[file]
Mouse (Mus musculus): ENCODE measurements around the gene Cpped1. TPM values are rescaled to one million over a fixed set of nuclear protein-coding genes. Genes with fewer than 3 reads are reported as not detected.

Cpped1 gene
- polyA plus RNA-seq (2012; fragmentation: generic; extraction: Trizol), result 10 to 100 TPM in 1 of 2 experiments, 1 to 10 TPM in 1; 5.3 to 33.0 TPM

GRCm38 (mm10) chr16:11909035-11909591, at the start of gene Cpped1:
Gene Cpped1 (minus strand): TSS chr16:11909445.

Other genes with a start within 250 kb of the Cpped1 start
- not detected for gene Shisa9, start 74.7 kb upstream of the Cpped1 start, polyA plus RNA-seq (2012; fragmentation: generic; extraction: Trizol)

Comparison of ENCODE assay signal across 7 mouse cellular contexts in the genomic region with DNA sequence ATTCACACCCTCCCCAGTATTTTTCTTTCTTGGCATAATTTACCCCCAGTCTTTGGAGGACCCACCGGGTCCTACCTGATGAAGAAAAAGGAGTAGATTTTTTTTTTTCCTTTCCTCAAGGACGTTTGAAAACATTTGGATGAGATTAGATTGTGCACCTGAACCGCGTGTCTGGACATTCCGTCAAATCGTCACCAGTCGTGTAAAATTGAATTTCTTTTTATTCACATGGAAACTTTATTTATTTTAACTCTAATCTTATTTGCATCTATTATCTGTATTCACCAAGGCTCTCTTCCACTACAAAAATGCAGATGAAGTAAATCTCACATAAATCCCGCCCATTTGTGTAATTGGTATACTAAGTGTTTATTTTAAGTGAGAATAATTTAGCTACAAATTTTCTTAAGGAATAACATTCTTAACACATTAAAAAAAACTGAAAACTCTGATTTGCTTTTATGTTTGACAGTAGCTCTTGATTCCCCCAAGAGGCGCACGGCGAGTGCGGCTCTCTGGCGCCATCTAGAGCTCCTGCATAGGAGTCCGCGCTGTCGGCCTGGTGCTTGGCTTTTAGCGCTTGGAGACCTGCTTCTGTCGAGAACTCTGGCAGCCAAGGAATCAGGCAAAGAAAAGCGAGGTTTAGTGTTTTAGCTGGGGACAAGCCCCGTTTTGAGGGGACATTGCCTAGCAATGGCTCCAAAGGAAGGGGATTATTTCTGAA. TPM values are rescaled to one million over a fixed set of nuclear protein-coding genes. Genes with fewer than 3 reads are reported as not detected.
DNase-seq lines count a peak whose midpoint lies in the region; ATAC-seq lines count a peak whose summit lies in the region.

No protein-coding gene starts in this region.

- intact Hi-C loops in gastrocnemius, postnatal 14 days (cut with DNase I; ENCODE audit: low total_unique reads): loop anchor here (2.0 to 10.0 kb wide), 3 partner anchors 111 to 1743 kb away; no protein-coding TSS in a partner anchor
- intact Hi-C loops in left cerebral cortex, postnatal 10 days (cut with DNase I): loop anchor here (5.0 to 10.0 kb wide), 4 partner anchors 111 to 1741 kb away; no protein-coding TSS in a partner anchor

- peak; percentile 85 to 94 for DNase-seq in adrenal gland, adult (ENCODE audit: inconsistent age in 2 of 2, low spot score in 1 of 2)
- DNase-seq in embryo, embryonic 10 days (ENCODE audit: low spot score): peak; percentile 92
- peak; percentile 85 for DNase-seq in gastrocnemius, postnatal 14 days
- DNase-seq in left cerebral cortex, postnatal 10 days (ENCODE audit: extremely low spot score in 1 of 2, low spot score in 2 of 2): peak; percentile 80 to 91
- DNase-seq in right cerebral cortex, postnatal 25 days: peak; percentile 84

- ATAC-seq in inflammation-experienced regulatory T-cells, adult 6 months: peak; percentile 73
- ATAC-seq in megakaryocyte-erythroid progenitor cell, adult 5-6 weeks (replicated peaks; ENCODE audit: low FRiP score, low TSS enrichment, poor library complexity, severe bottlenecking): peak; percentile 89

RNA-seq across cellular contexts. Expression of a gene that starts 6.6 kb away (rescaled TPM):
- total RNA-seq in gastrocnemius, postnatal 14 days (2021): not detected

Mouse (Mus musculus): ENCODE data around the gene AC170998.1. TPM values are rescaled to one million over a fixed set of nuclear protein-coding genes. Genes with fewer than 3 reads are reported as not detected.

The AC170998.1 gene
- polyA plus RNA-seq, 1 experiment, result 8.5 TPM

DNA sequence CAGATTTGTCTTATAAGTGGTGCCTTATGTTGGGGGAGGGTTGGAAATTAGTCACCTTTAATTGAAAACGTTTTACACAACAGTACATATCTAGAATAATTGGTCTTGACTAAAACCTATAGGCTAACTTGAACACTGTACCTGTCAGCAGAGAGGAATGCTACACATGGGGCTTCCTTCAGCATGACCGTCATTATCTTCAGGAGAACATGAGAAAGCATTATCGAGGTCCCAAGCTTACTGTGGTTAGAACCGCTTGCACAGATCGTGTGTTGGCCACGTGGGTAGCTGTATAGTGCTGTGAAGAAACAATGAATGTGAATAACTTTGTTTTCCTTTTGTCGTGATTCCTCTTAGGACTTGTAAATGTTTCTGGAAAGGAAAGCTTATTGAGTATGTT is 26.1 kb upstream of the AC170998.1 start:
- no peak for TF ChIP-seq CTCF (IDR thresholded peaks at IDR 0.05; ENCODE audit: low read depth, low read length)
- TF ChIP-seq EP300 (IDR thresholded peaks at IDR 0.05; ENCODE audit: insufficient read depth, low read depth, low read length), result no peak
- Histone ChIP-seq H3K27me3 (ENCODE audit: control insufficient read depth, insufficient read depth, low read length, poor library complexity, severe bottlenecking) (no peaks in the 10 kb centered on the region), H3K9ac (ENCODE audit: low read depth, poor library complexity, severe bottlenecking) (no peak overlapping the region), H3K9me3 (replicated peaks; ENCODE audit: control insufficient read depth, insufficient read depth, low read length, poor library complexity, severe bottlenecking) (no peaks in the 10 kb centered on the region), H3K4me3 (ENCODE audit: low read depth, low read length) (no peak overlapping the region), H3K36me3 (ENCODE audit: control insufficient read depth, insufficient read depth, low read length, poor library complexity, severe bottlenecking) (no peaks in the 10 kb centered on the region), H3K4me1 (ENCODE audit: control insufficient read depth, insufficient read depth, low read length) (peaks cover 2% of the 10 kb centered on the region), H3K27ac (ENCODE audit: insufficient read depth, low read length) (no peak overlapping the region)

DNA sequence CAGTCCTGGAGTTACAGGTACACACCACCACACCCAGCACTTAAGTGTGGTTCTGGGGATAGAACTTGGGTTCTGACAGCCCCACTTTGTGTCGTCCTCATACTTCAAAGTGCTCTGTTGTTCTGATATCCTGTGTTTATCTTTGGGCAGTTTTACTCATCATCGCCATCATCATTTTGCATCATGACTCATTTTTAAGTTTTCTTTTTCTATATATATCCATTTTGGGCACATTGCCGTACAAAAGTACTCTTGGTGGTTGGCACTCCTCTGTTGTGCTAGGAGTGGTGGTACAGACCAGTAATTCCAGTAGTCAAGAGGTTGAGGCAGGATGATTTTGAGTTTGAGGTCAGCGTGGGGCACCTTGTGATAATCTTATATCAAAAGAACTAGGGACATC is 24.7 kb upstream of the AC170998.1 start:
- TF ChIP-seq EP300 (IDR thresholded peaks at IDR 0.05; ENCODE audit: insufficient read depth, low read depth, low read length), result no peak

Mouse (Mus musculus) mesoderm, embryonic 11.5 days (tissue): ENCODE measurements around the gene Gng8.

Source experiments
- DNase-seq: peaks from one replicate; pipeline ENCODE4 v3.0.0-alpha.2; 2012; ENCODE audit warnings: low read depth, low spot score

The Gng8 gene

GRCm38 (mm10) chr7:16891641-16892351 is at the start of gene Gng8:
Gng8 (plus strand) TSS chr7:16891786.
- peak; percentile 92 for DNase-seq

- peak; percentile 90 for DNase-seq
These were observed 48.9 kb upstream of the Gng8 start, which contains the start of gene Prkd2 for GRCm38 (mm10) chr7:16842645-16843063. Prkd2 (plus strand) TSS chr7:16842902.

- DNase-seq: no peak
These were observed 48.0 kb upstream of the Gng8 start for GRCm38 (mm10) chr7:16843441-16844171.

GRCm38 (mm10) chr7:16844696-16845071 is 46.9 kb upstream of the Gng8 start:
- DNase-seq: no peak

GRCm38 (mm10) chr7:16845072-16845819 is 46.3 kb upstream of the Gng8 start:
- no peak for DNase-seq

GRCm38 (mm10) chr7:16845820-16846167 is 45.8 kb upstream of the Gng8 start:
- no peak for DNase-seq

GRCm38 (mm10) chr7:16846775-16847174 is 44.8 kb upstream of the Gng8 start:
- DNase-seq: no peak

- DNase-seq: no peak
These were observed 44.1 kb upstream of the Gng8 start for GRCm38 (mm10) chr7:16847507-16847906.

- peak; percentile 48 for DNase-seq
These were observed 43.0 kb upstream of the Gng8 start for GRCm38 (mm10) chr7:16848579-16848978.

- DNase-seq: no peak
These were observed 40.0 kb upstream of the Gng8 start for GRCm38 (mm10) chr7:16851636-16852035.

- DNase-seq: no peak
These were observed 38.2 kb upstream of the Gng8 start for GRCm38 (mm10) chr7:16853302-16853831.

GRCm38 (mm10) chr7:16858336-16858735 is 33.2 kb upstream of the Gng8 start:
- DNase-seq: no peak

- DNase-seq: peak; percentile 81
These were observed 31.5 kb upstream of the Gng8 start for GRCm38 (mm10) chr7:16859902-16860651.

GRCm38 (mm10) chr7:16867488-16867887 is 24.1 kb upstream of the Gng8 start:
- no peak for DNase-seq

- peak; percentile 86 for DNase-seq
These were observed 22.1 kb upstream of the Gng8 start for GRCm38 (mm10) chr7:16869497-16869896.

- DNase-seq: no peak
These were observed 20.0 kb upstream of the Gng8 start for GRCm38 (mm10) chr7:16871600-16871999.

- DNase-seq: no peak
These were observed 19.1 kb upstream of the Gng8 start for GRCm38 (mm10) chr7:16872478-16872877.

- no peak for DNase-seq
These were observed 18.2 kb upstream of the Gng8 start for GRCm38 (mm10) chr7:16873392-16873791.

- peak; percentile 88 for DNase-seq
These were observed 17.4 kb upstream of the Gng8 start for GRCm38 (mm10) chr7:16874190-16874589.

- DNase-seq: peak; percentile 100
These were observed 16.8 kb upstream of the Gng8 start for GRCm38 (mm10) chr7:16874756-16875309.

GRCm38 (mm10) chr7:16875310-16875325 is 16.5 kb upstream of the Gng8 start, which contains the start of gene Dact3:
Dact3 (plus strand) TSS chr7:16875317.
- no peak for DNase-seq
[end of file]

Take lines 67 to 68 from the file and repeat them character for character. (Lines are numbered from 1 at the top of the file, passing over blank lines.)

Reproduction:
These were observed 20.0 kb upstream of the Gng8 start for GRCm38 (mm10) chr7:16871600-16871999.

- DNase-seq: no peak